Dolan became the first person to establish three NCAA records in
the same championships since Matt Biondi did it in 1987. After
last week's meet Dolan was named NCAA swimmer of the year, an
honor that seems to have made his collegiate career complete. He
will spend two more years in Ann Arbor, working toward a degree in
economics, but his mind will soon wander in the direction of
Atlanta, site of the '96 Summer Olympics. Already some observers
believe Dolan could emerge as another Mark Spitz, a charismatic
guy who can climb out of the pool and into an ad campaign,
carrying his sport with him.
``He's the best,'' says Urbanchek, who was an assistant coach on
the U.S. team at Barcelona. ``He's got the body, the desire, the
competitive instinct. Put it all together, and you've got a
When he isn't in the pool, Dolan likes to spin records for his
roommates. He is an aspiring disc jockey with a penchant for rap
and a self-dubbed nickname: MC Mass Confusion. He says he isn't
sure what he will do when he gets out of school, but he wouldn't
object to swimming his way to fame and fortune.
``In other countries swimmers are making tremendous amounts of
money,'' says Dolan. ``I'd love to be able to do that in America,
but there are so many other sports in the U.S., and so many
other things to do.''
Dolan started swimming at a country club in Arlington when he was
five, but he always played other sports as well. Maybe that's why
Dolan still enjoys each day in the water, though some days are
better than others. In the summer his numerous allergies, which
exacerbate his asthma, can make him feel as if he is training with
an anchor around his neck. His brutal workout regimen also makes
his asthmatic condition worse. Each day he faces the same dilemma:
whether to swim harder or breathe easier.
He is limited in the medications he can use to treat his asthma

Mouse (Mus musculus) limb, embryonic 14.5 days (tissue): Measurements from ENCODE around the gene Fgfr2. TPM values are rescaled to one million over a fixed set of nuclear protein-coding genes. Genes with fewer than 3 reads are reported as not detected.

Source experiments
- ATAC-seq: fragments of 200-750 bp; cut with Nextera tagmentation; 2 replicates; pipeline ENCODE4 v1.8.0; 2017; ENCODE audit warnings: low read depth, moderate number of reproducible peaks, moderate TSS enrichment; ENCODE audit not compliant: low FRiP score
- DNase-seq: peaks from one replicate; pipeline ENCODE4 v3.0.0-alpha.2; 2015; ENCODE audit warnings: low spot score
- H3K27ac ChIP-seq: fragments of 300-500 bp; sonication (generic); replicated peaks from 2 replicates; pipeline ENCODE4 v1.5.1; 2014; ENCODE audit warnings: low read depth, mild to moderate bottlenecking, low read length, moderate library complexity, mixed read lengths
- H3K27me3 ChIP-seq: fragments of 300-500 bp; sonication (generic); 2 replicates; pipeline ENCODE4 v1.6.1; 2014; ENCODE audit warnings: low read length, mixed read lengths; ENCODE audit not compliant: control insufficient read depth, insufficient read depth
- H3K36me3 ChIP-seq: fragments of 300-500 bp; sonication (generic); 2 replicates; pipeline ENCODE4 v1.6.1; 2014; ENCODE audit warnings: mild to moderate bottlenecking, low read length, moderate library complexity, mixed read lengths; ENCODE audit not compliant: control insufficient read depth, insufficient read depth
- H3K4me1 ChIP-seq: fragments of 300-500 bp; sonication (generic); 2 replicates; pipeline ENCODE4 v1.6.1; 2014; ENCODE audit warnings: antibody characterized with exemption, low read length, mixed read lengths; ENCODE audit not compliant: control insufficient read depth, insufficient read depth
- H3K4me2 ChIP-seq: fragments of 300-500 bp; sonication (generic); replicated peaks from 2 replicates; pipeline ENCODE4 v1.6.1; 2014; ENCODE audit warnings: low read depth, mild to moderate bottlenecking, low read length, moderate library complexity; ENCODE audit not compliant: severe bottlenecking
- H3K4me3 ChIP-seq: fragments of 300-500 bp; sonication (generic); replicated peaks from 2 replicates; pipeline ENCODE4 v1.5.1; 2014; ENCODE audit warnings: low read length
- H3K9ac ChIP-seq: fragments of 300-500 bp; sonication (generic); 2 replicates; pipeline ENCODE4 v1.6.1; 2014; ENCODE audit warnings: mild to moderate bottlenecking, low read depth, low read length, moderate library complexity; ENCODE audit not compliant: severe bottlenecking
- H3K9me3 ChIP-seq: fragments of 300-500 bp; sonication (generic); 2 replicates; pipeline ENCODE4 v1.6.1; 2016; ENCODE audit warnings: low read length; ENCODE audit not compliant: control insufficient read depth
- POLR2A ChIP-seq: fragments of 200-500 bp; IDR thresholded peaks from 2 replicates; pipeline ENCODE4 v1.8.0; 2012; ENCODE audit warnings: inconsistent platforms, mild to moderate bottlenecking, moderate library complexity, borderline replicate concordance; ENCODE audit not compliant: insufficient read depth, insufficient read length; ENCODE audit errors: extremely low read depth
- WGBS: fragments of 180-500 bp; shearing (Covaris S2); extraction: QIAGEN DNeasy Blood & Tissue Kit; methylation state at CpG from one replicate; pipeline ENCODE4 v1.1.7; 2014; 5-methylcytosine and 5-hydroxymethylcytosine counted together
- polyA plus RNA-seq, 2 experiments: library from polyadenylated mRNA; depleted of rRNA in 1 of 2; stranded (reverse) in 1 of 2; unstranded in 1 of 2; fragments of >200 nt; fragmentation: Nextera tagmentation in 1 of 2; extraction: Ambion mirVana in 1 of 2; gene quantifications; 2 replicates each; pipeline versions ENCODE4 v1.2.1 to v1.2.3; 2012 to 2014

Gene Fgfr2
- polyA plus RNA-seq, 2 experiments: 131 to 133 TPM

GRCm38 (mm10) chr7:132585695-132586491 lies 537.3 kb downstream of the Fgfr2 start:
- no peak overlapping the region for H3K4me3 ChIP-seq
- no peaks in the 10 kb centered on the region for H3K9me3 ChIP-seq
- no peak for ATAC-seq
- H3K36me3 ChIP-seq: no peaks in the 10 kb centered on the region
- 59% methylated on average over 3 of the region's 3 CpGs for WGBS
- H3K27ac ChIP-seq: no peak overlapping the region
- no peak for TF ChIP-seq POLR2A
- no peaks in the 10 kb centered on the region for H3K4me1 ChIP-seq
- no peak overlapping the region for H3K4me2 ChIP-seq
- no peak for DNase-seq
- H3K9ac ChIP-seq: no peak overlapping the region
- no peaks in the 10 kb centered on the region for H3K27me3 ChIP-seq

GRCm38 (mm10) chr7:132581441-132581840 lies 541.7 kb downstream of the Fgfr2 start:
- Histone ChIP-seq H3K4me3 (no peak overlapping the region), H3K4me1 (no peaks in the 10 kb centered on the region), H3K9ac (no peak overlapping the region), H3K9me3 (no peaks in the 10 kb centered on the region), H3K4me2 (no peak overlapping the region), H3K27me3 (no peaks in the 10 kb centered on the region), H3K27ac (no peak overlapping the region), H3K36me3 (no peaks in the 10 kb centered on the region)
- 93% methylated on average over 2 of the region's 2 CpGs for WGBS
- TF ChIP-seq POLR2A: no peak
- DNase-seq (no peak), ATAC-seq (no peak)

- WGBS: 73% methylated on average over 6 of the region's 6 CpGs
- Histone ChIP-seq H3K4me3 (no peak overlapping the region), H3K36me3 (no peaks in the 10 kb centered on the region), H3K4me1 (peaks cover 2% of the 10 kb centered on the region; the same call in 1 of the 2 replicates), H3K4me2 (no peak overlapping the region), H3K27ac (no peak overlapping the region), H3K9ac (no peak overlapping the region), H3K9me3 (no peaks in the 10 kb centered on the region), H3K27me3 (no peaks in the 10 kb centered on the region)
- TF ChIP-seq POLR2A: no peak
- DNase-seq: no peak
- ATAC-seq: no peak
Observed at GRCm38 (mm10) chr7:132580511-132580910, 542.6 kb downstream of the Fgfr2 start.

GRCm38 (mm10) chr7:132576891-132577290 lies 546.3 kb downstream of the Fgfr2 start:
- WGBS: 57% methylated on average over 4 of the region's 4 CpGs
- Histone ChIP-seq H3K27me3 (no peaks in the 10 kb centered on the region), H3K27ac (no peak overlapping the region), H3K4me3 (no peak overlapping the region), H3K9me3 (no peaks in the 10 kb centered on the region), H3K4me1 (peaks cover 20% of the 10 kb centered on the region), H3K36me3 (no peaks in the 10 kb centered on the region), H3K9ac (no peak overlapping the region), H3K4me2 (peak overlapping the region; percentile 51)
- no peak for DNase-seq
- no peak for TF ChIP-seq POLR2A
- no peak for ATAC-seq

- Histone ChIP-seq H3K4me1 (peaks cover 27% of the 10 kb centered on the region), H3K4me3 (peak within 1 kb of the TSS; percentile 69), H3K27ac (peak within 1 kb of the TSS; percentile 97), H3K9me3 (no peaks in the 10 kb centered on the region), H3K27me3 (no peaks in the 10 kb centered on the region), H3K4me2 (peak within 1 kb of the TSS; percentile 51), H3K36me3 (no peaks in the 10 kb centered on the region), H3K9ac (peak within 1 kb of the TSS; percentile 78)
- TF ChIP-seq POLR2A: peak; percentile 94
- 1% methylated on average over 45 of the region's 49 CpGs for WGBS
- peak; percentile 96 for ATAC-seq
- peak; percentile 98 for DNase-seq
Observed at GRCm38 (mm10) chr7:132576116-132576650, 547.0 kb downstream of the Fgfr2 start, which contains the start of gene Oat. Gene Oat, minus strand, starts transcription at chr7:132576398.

because many drugs that aid breathing are on the NCAA and Olympic
banned lists. But he keeps his inhaler handy, and this season he
even resorted to the latest rage in sports: an adhesive strip
across the nose to help with breathing.
``There are times when I stop and say, Is this really worth it?''
he says. ``Like last summer. It was one of the worst summers I
ever had. I had all kinds of trouble breathing. Then I go to the
world championships and break the record. So you never know. I
just try to relax and not worry. I can't widen my esophagus, so
One night early this season the entire Michigan team was worried
about its star. The Wolverines had traveled to Hawaii during
Christmas vacation, and as usual Dolan was pushing hard in
practice. At one point he climbed out of the pool and passed out.
``I thought, Oh, my god, he's going to die on me,'' says
Urbanchek. ``But he had just hyperventilated because of all the
coughing. The next day he was back in the pool.''
Dolan has been in the pool just about every day since then, and
he'll likely be there until it's time to take a lane in Atlanta.
He might not have the lungs or the esophagus, but he's got the
heart of a champion. There's always a chance he'll grow weary of
the pain and the agony and give up swimming, but you know what
they say. Don't hold your breath.